The Capture of Ticonderoga: Annual Address Before the Vermont Historical Society, Delivered at Montpelier, Vt., on Tuesday Evening, October 8, 1872 (Google eBook)

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the Society, 1872 - New York (State) - 127 pages
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Page 42 - I now propose to advance before you, and, in person, conduct you through the wicket gate; for we must this morning either quit our pretensions to valor, or possess ourselves of this fortress in a few minutes; and, inasmuch as it is a desperate attempt, which none but the bravest of men dare undertake, I do not urge it on any contrary to his will. You that will undertake voluntarily, poise your firelocks.
Page 42 - I found myself under the necessity to attack the fort, before the rear could cross the lake ; and, as it was viewed hazardous, I harangued the officers and soldiers in the manner following : " Friends and fellow-soldiers, You have, for a number of years past been a scourge and terror to arbitrary power.
Page 93 - The morning after the capitulation was signed, as soon as day broke, the whole garrison, now consisting of about two thousand men, besides women and children, were drawn up within the lines, and on the point of marching off, when great numbers of the Indians gathered about, and began to plunder. We...
Page 106 - We the people of Berkshire have been frequently called upon to fight, but have never been led against the enemy. We have now resolved, if you will not let us fight, never to turn out again.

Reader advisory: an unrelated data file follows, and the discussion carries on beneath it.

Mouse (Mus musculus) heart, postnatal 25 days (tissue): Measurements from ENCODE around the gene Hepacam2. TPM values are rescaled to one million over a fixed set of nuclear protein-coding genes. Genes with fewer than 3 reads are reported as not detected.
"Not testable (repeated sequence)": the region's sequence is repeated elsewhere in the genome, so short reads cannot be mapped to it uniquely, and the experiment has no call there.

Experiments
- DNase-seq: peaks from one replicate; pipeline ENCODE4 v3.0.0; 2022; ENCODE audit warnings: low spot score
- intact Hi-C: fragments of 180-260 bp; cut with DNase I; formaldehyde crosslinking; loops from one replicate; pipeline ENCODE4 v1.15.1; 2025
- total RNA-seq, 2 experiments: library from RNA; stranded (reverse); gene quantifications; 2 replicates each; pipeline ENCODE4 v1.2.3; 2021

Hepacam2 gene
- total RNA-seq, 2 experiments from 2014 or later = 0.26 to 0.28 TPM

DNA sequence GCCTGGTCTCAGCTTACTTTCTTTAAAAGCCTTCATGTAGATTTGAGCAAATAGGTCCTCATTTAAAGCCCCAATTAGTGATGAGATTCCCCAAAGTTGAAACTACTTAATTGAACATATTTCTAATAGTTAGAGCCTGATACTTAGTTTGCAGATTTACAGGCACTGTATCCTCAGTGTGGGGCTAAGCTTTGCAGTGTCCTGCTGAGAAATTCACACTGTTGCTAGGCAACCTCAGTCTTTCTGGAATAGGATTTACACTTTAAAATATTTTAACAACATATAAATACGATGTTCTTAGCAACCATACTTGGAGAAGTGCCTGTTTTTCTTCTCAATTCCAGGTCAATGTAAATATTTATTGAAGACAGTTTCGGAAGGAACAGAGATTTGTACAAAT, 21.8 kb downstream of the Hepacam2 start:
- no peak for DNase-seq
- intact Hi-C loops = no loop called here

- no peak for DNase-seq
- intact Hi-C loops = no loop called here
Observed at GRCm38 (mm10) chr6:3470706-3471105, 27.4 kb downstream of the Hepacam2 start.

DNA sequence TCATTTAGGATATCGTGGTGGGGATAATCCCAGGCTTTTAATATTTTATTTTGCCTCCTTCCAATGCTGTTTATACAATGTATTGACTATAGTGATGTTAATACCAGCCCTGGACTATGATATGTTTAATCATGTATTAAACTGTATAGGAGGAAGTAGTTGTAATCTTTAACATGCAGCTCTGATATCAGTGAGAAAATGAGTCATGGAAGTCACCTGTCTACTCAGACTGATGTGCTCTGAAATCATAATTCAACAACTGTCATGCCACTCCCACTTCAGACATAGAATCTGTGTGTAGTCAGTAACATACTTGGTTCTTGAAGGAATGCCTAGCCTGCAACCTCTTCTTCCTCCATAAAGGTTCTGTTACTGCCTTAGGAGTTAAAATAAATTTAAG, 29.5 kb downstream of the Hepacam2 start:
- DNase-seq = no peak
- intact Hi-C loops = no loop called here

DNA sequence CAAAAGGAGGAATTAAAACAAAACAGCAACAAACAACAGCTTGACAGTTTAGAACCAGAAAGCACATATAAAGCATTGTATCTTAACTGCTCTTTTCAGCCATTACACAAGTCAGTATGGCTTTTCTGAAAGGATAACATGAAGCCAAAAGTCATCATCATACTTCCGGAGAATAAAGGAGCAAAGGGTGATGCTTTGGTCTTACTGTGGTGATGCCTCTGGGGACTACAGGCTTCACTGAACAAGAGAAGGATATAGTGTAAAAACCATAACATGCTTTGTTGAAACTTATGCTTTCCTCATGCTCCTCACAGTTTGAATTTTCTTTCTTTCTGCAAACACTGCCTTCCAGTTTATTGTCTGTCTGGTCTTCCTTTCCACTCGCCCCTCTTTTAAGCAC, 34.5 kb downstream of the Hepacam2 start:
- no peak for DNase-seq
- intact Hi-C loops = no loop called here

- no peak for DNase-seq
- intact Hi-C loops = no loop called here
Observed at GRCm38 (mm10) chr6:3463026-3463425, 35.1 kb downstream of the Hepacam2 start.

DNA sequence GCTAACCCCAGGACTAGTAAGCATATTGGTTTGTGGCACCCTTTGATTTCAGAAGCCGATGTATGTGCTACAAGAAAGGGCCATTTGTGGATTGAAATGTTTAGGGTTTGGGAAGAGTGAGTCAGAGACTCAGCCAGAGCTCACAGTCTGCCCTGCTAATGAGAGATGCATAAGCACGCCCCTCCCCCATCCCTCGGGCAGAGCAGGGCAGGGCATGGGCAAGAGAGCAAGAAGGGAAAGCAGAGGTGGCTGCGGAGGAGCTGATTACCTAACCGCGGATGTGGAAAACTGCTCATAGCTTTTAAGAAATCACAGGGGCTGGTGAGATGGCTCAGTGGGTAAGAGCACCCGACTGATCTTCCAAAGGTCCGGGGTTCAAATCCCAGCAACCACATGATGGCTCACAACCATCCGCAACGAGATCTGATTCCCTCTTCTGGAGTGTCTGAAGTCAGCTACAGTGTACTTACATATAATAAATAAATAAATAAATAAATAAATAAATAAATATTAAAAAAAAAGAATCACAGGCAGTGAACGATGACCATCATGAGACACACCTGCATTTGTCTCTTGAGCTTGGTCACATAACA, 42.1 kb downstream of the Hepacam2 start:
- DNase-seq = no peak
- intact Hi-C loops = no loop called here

Page 99 - One thing I must mention to be kept a profound secret. The fort at Ticonderoga must be seized as soon as possible, should hostilities be committed by the King's troops. The people on New Hampshire Grants have engaged to do this business, and, in my opinion, they are the most proper persons for the job. This will effectually curb this Province and all the troops that may be sent here.
Page 111 - Lake, etc. Messrs. Hickok, Halsey and Nichols have the charge of conducting the officers to Hartford. These gentlemen have been very assiduous and active in the late expedition. I depend upon your Honor's aid and assistance in a situation so contiguous to Canada.
Page 119 - I ordered a party to Skencsborough, to take Major Skene, who have made him prisoner, and seized a small schooner, which is just arrived here. I intend setting out in her directly, with a batteau and fifty men, to take possession of the sloop, which, we are advised this morning by the post, is at St. Johns, loaded with provisions, etc., waiting a wind for this place.
Page 125 - His style," says one, who knew him personally, " was a singular compound of local barbarisms, scriptural phrases, and oriental wildness; and though unclassic, and sometimes ungrammatical, was highly animated and forcible.
Page 49 - I make you a present of a major, a captain, and two lieutenants in the regular establishment of George the Third.
Page 99 - Vindication of the Opposition of the inhabitants of Vermont to the Government of New York, and their Right to form an independent State...

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